The engine produces 151kW of power and 430Nm of torque, which should be enough for most buyers. You should know that even without any cargo, the Wagon is a tad slow off the line, but once it’s chugged its way up to speed, it’ll overtake without a hiccup.
The five-speed manual transmission is dead-easy to operate thanks to a distinct biting point, long shifter and a low idle speed near the 600rpm mark. While the gearing is good, it could benefit from a sixth, overdrive gear on the motorway.
We struggled to achieve Toyota’s claimed highway fuel economy of 10.7-litres/100km though, but at least it was comfortable. Well, yes and no. You hear almost everything, including wind noise and the engine fan.
Some enthusiasts might appreciate the audible mechanics, as well as the sound of the snorkel at lower speeds, which sounds like Darth Vader’s respirator, but many won’t.
Despite using a steel ladder chassis and live axles, the LandCruiser is surprisingly comfortable to drive too, both around town and in the countryside. The deeper potholes will give you a good jolt, but other than that, the ride is reasonable.
The steering could be a tad heavier and feel more connected, but frankly we’re nit-picking at this point; you’ll survive.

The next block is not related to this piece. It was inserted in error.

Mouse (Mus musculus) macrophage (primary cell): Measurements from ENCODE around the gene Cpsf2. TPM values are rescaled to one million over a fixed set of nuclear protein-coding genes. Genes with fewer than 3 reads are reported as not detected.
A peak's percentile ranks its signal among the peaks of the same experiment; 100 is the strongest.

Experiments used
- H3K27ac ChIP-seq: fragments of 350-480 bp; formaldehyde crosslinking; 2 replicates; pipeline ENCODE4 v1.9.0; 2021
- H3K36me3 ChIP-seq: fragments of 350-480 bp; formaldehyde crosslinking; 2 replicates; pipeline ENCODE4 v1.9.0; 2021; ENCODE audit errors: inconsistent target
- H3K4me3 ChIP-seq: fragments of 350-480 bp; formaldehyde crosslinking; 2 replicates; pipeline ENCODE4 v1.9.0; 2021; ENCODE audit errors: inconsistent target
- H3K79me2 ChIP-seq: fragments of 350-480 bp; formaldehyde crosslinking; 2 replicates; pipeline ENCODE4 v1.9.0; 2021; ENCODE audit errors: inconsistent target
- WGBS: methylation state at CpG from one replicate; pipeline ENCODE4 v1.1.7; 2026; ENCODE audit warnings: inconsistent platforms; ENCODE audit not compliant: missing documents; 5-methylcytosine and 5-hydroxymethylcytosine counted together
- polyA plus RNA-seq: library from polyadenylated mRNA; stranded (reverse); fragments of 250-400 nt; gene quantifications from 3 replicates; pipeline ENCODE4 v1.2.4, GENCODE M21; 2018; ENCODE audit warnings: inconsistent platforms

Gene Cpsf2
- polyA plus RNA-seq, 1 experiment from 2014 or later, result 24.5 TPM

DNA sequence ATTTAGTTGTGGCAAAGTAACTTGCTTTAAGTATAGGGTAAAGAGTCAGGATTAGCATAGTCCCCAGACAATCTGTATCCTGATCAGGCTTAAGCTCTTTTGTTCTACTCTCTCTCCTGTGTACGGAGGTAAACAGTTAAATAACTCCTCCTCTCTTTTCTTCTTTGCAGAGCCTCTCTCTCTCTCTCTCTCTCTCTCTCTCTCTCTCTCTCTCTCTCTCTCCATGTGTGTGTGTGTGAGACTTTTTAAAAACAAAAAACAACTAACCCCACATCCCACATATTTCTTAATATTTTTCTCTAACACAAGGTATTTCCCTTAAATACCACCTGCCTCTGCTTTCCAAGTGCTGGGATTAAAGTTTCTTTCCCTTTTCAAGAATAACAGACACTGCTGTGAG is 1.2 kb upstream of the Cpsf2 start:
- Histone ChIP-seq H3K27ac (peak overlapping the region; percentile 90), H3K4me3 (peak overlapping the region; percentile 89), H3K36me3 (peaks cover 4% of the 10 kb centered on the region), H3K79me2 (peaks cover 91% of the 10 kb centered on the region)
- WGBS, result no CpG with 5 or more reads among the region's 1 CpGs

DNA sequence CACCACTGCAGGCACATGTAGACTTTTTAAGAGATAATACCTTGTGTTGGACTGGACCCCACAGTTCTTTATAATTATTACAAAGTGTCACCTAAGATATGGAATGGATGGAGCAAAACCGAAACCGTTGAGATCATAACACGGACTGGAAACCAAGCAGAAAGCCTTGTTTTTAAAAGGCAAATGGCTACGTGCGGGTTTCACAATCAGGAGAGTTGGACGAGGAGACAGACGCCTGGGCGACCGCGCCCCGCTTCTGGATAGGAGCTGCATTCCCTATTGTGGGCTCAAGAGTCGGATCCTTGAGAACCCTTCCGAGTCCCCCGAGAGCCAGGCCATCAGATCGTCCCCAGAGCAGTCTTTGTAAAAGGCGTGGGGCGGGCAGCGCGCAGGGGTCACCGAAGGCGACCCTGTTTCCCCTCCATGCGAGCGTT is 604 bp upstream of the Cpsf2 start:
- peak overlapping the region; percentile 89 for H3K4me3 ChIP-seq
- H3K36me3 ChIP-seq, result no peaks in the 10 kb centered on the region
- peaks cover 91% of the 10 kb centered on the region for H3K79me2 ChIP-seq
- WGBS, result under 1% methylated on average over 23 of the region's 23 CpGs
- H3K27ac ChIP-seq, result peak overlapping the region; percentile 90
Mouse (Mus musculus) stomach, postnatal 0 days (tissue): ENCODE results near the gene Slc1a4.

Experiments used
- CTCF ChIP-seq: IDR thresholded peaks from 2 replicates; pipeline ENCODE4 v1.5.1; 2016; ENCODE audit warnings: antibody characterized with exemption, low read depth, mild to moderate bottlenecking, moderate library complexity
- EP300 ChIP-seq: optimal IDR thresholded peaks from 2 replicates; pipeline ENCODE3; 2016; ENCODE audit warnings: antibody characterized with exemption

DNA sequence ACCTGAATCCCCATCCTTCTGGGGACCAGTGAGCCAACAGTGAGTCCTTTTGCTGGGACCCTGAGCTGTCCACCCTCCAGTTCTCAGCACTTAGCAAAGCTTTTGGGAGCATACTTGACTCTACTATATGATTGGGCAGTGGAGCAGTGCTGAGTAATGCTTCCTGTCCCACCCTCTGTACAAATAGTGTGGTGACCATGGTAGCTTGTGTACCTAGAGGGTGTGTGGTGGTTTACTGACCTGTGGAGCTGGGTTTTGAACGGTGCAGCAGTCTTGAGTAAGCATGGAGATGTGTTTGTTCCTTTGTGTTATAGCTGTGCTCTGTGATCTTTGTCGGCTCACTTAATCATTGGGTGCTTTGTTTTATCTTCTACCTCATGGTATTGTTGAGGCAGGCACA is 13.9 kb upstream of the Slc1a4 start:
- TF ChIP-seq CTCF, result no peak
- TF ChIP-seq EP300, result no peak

Low range is simple to engage and the system works as intended. As we never properly abused the 70 Series Wagon on a rocky mountain, we didn’t really feel the need leave 2H/two-wheel-drive.
However, H4 probably saved our skins on slippery dirt and gravel roads during torrential rain. It’s no class leader but the 230mm ground clearance, 700mm wading depth and 33-degree approach angle should be plenty for most adventurers.
Entering the LandCruiser is a breeze thanks to wide running boards and sturdy grab handles. It’s easy to find a comfortable seating position and the overall visibility is outstanding.
Apart from that, it’s a back-to-basics interior with very little in the way of technology. The touchscreen infotainment is intuitive but it suffers from slight input delay, making it a faff to operate while driving.
Some interior sections felt robust while others wobbled like they were missing a screw or two. A few plastics were a little on the cheap side too, particularly the door handles and switchgear.